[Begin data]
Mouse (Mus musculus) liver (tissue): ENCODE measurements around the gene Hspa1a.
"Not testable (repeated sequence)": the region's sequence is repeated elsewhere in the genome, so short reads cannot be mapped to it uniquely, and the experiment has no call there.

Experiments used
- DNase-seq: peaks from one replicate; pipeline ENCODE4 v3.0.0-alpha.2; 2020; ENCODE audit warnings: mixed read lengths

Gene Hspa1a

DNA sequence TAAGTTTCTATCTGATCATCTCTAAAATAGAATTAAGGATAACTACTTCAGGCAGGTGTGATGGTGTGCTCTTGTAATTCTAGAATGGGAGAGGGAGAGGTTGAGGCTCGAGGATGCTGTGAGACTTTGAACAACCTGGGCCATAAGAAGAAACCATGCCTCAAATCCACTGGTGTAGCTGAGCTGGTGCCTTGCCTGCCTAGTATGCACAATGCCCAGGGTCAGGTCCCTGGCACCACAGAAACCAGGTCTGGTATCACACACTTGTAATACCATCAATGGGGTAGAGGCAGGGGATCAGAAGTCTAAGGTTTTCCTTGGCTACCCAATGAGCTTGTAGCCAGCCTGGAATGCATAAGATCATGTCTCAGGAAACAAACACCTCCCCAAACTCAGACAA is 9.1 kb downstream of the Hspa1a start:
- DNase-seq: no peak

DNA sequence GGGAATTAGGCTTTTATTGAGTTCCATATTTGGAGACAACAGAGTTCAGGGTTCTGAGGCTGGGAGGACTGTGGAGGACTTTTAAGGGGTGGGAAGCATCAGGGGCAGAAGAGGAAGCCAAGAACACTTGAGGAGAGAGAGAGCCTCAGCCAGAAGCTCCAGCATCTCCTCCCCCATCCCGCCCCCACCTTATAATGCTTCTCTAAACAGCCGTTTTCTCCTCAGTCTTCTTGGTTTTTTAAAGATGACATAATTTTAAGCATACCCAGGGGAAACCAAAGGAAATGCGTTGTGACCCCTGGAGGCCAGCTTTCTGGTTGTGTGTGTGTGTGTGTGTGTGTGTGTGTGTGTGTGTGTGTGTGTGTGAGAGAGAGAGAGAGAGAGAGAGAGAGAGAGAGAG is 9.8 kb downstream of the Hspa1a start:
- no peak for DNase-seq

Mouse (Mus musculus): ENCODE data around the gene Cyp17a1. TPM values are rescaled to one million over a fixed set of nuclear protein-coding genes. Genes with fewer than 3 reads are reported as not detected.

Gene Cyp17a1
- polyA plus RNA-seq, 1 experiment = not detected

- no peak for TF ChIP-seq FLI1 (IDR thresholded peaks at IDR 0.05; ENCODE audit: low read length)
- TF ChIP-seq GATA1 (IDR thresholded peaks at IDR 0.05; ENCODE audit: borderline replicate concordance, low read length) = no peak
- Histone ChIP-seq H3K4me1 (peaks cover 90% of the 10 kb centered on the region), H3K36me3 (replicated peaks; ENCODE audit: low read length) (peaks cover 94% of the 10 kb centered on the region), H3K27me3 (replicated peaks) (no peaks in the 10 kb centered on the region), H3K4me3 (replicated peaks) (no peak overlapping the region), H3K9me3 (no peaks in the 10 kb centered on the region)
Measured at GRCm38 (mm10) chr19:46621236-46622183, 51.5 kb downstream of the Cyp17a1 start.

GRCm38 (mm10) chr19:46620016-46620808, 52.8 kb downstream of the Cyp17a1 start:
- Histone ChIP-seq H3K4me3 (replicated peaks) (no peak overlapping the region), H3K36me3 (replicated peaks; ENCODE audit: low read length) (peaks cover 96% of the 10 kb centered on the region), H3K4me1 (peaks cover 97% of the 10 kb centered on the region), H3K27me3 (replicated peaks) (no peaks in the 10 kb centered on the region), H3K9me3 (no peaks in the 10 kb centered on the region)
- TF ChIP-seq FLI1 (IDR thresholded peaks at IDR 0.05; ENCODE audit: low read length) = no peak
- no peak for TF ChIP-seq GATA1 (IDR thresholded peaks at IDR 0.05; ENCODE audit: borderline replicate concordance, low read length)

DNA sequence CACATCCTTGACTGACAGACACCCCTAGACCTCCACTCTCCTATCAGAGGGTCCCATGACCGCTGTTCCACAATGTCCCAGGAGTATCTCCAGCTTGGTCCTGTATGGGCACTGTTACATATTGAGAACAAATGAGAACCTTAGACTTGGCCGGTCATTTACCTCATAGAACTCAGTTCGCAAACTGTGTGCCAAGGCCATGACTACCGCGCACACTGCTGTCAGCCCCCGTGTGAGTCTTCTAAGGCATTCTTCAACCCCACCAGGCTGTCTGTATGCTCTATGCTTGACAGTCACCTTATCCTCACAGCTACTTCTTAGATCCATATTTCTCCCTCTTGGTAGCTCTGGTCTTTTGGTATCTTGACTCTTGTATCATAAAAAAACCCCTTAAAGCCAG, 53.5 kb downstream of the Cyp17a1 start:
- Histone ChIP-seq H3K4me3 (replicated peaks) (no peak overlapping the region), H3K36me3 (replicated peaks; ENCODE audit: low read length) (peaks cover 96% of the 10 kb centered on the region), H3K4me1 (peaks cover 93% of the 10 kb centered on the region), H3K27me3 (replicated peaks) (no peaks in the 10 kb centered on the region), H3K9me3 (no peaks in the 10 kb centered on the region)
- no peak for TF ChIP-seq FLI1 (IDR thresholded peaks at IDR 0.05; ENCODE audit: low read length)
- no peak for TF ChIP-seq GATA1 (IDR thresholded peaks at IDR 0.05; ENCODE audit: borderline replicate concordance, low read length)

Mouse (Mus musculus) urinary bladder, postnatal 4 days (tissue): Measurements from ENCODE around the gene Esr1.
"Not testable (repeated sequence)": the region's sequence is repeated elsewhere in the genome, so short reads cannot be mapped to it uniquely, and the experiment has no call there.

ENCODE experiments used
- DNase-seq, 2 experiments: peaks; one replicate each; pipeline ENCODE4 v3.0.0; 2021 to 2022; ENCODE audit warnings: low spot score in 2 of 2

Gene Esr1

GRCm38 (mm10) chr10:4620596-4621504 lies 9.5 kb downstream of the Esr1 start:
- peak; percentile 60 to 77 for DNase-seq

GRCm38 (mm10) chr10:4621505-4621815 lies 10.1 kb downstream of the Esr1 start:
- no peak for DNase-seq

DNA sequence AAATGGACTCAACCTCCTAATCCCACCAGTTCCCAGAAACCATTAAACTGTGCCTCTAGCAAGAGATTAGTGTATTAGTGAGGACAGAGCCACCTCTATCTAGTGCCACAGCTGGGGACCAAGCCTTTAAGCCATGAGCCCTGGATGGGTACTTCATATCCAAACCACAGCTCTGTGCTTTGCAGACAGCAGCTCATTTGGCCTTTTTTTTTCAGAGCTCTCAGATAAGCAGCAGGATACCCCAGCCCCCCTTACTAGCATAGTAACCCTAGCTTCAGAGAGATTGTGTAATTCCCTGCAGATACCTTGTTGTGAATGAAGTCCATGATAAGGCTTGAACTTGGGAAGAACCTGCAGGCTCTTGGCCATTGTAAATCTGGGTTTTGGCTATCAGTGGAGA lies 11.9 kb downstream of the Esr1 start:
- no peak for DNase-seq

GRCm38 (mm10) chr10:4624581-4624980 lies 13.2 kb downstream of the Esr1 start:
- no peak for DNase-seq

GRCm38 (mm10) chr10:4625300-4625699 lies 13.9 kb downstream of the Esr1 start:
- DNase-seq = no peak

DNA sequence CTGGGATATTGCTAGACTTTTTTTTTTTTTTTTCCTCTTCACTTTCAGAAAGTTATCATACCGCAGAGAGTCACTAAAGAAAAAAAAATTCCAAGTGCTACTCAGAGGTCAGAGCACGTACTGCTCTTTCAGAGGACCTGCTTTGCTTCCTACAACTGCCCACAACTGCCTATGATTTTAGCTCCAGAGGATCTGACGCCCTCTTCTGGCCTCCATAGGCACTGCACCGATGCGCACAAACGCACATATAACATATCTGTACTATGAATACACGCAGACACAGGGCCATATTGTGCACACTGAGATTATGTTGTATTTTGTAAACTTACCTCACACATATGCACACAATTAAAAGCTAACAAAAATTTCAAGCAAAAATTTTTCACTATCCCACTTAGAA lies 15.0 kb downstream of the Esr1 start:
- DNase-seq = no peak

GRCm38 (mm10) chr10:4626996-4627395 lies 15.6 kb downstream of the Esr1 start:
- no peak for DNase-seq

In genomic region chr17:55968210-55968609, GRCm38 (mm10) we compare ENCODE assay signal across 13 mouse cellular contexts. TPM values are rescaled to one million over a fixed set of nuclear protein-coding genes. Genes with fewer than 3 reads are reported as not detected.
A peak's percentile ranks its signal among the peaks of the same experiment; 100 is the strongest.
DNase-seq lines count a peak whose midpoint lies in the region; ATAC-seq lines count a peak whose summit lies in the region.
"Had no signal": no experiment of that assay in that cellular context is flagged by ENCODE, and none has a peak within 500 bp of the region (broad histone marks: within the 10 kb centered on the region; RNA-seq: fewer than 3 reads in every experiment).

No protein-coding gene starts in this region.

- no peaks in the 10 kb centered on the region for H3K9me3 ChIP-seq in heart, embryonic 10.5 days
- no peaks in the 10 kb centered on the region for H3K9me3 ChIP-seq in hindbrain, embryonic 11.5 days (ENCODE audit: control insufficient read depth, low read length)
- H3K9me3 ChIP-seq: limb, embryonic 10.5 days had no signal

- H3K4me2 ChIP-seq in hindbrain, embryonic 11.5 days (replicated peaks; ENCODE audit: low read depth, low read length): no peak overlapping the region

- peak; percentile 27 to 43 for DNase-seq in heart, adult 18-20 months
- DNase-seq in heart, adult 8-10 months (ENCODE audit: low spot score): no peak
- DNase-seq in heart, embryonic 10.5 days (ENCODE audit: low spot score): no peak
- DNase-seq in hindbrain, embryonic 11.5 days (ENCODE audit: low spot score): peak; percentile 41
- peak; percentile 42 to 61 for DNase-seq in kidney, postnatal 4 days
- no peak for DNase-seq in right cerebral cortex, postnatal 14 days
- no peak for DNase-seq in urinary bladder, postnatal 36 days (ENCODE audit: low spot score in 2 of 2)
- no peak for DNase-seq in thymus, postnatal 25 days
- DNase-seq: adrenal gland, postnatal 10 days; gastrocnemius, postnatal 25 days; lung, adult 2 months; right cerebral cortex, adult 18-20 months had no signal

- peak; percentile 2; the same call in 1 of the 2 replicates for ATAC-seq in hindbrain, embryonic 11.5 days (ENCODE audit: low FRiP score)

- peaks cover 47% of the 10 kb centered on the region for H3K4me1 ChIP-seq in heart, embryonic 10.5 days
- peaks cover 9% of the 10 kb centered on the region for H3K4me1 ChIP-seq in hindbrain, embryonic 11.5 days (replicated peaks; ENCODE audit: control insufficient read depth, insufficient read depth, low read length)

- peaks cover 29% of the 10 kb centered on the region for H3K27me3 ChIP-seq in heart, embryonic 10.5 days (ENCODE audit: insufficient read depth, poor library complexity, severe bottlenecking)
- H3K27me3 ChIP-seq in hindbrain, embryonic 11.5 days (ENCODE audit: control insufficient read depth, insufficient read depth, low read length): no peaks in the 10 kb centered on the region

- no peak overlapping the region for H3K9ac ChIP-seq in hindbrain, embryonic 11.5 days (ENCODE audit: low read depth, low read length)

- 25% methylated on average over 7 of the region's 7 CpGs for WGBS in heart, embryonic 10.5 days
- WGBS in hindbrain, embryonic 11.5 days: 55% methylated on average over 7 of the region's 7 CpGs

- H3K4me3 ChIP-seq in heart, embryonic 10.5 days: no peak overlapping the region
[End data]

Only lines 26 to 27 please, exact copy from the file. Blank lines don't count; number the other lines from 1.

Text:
"Not testable (repeated sequence)": the region's sequence is repeated elsewhere in the genome, so short reads cannot be mapped to it uniquely, and the experiment has no call there.

ENCODE experiments used